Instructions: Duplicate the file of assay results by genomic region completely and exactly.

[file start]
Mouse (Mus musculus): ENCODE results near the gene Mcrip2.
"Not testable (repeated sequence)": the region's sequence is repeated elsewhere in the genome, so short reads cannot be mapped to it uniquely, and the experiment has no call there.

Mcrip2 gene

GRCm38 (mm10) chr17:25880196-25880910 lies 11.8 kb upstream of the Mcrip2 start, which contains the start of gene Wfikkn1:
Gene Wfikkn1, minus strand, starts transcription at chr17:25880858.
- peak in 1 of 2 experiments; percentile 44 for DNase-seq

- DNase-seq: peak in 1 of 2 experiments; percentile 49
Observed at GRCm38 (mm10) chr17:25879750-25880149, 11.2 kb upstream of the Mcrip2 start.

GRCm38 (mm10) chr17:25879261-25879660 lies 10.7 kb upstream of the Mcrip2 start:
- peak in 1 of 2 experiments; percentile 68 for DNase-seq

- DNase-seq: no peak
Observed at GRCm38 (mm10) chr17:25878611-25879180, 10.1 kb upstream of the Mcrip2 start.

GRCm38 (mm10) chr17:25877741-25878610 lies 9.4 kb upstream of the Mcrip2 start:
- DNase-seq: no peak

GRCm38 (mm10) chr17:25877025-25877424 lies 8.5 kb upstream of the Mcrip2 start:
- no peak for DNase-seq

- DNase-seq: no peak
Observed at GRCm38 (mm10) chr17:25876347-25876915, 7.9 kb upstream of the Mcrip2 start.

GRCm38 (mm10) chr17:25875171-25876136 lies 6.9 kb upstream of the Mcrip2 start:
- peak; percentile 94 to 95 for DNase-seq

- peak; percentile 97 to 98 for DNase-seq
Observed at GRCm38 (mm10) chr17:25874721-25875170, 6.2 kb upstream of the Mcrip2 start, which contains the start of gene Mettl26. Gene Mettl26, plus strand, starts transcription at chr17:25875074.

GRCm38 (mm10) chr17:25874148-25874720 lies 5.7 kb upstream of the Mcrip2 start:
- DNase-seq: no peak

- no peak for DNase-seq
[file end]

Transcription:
Mouse (Mus musculus): ENCODE results near the gene Mcrip2.
"Not testable (repeated sequence)": the region's sequence is repeated elsewhere in the genome, so short reads cannot be mapped to it uniquely, and the experiment has no call there.

Mcrip2 gene

GRCm38 (mm10) chr17:25880196-25880910 lies 11.8 kb upstream of the Mcrip2 start, which contains the start of gene Wfikkn1:
Gene Wfikkn1, minus strand, starts transcription at chr17:25880858.
- peak in 1 of 2 experiments; percentile 44 for DNase-seq

- DNase-seq: peak in 1 of 2 experiments; percentile 49
Observed at GRCm38 (mm10) chr17:25879750-25880149, 11.2 kb upstream of the Mcrip2 start.

GRCm38 (mm10) chr17:25879261-25879660 lies 10.7 kb upstream of the Mcrip2 start:
- peak in 1 of 2 experiments; percentile 68 for DNase-seq

- DNase-seq: no peak
Observed at GRCm38 (mm10) chr17:25878611-25879180, 10.1 kb upstream of the Mcrip2 start.

GRCm38 (mm10) chr17:25877741-25878610 lies 9.4 kb upstream of the Mcrip2 start:
- DNase-seq: no peak

GRCm38 (mm10) chr17:25877025-25877424 lies 8.5 kb upstream of the Mcrip2 start:
- no peak for DNase-seq

- DNase-seq: no peak
Observed at GRCm38 (mm10) chr17:25876347-25876915, 7.9 kb upstream of the Mcrip2 start.

GRCm38 (mm10) chr17:25875171-25876136 lies 6.9 kb upstream of the Mcrip2 start:
- peak; percentile 94 to 95 for DNase-seq

- peak; percentile 97 to 98 for DNase-seq
Observed at GRCm38 (mm10) chr17:25874721-25875170, 6.2 kb upstream of the Mcrip2 start, which contains the start of gene Mettl26. Gene Mettl26, plus strand, starts transcription at chr17:25875074.

GRCm38 (mm10) chr17:25874148-25874720 lies 5.7 kb upstream of the Mcrip2 start:
- DNase-seq: no peak

- no peak for DNase-seq